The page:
Preston Temple Dedicated

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“Preston Temple Dedicated,” Ensign, Sept. 1998, 74–75

Preston Temple Dedicated

“This magnificent temple has been reared in this beautiful area where thy chosen servants, in the days of their deep poverty and great sacrifice, first preached the restored gospel,” prayed President Gordon B. Hinckley during the first dedicatory session of the Preston England Temple on 7 June 1998. “Through 161 years of history, this land of England, together with Scotland, Wales, and Ireland, has yielded a harvest of converts who have blessed and strengthened thy Church.”

Fifteen dedicatory sessions held 7–10 June at the Preston temple were attended by a total of about 18,000 people. The new temple is the centerpiece of a 15-acre Church complex that includes a stake center, a missionary training center, a family history facility, a distribution center, temple patron housing, temple missionary accommodations, and a grounds building. President Hinckley presided over 13 dedicatory sessions, and President Thomas S. Monson, First Counselor in the First Presidency, presided over the final two dedicatory sessions.

President Hinckley’s visit to Preston was the last leg of this journey, which included stops in Maine, France, Germany, and Switzerland (see next article). Prior to arriving in England, President Monson spoke at a regional conference in Rotterdam, Netherlands, and offered a prayer of rededication for preaching the gospel in Copenhagen, Denmark.

Also offering remarks at the temple’s different dedicatory sessions were President Boyd K. Packer, Acting President of the Quorum of the Twelve Apostles; Elders M. Russell Ballard and Jeffrey R. Holland of the Quorum of the Twelve Apostles; Elder W. Eugene Hansen of the Presidency of the Seventy, Executive Director of the Temple Department; and Elders Cecil O. Samuelson Jr., Spencer J. Condie, and William Rolfe Kerr of the Seventy, who together were serving as the Europe North Area Presidency.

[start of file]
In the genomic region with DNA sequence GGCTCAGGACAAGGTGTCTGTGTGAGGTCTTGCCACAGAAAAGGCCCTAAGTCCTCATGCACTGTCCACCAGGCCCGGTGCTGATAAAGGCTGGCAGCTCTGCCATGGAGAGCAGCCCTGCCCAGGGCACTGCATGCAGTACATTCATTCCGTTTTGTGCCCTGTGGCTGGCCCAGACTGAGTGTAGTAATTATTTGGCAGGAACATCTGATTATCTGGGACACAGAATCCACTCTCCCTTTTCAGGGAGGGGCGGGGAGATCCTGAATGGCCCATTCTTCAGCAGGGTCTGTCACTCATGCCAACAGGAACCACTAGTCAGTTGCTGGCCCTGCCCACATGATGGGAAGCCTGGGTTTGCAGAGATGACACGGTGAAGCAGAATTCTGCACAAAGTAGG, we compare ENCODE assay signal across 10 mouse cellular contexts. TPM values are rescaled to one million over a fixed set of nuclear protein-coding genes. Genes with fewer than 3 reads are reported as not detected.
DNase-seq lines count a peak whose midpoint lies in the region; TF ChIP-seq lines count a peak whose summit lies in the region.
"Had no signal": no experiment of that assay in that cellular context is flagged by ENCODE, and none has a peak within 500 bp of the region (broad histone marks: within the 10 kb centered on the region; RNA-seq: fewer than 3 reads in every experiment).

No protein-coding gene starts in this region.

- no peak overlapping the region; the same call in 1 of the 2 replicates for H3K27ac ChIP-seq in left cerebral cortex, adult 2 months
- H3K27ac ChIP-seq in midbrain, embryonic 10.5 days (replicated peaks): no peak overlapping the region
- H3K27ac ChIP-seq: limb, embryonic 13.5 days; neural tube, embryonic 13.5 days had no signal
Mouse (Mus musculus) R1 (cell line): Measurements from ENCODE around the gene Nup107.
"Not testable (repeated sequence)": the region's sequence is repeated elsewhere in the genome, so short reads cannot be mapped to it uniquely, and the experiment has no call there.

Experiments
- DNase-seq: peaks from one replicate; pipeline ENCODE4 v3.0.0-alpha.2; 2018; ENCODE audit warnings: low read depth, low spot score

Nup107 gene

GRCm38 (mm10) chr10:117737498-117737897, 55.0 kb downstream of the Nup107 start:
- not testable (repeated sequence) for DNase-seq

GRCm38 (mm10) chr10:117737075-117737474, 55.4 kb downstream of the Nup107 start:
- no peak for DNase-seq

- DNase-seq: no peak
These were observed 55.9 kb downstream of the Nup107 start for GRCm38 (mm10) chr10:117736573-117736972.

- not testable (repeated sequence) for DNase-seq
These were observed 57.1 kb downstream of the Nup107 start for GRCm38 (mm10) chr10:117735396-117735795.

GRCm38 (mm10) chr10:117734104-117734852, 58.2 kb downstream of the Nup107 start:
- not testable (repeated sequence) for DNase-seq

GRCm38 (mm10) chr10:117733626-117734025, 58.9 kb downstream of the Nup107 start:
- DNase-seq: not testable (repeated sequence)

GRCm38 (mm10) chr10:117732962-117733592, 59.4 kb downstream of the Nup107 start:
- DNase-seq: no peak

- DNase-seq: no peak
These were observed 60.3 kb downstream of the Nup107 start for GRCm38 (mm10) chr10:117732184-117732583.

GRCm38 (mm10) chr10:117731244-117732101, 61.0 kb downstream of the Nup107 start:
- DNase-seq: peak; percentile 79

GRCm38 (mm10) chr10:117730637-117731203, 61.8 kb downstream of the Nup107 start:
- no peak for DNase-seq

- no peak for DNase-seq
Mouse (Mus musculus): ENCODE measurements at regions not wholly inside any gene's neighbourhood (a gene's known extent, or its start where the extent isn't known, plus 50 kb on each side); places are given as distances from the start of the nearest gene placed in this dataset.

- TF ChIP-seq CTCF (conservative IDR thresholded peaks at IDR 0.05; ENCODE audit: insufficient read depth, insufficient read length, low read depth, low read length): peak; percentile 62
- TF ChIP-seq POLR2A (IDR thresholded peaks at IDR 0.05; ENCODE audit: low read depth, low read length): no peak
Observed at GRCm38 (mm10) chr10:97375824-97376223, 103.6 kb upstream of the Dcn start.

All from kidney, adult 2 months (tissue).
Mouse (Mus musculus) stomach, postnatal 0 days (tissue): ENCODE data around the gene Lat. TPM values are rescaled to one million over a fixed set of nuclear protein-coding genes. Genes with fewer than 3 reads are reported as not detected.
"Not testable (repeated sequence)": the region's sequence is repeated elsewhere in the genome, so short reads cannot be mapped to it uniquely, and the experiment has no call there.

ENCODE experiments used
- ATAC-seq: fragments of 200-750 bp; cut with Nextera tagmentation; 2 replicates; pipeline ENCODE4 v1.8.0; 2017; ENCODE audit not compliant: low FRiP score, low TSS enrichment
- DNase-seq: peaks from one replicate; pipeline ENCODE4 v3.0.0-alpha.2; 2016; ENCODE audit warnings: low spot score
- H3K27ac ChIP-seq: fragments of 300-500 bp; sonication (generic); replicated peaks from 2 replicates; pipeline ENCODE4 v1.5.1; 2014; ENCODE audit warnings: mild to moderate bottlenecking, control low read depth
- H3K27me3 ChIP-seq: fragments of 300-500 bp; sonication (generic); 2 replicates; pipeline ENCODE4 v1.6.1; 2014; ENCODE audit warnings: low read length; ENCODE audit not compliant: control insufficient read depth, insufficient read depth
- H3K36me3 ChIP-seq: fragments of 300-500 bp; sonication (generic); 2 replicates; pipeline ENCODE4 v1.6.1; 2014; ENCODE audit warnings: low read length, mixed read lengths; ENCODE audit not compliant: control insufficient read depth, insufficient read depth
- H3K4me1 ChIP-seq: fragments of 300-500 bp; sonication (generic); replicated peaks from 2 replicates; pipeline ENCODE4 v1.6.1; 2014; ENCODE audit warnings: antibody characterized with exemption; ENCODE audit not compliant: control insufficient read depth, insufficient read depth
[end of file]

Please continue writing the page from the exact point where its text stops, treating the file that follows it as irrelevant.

An open house was held from 16–30 May, during which some 123,000 people toured the temple before its dedication. About 70 television, radio, and newspaper journalists attended a media tour, and special tours were held for government leaders and nearby neighbors of the temple. About 2,500 members from 24 stakes volunteered during the open house. Sister missionaries were stationed at information desks, and young male missionaries performed ushering services, particularly for the disabled.

Located near a motorway junction in Chorley, a suburb of Preston, the temple is 65,000 square feet in capacity and three stories tall, with four ordinance rooms and four sealing rooms. A statue of the angel Moroni tops a 155-foot tower, and the building is 102 feet by 175 feet. The temple district comprises 21 stakes and two districts in northern England, northern Wales, Scotland, Ireland, and Northern Ireland.

“May thy people come here with rejoicing in their hearts to enter into covenants with thee and be endowed with power from on high,” President Hinckley said in his dedicatory prayer. “May they kneel at these altars and be sealed together as families under the authority of the holy priesthood. May they return frequently to carry forward a great and selfless labor of vicarious work for the dead, that the earth may not be utterly wasted at the coming of thy Son. May the multitudes of the dead, through living proxies, receive the ordinances herein offered.”

Photography by John Phillipson

A missionary training center is one of several new Church buildings on the 15-acre Preston England Temple complex.

The new temple is three stories tall and 65,000 square feet in capacity, with a statue of the angel Moroni topping a 155-foot steeple.

About 123,000 people attended the temple open house held 16–30 May.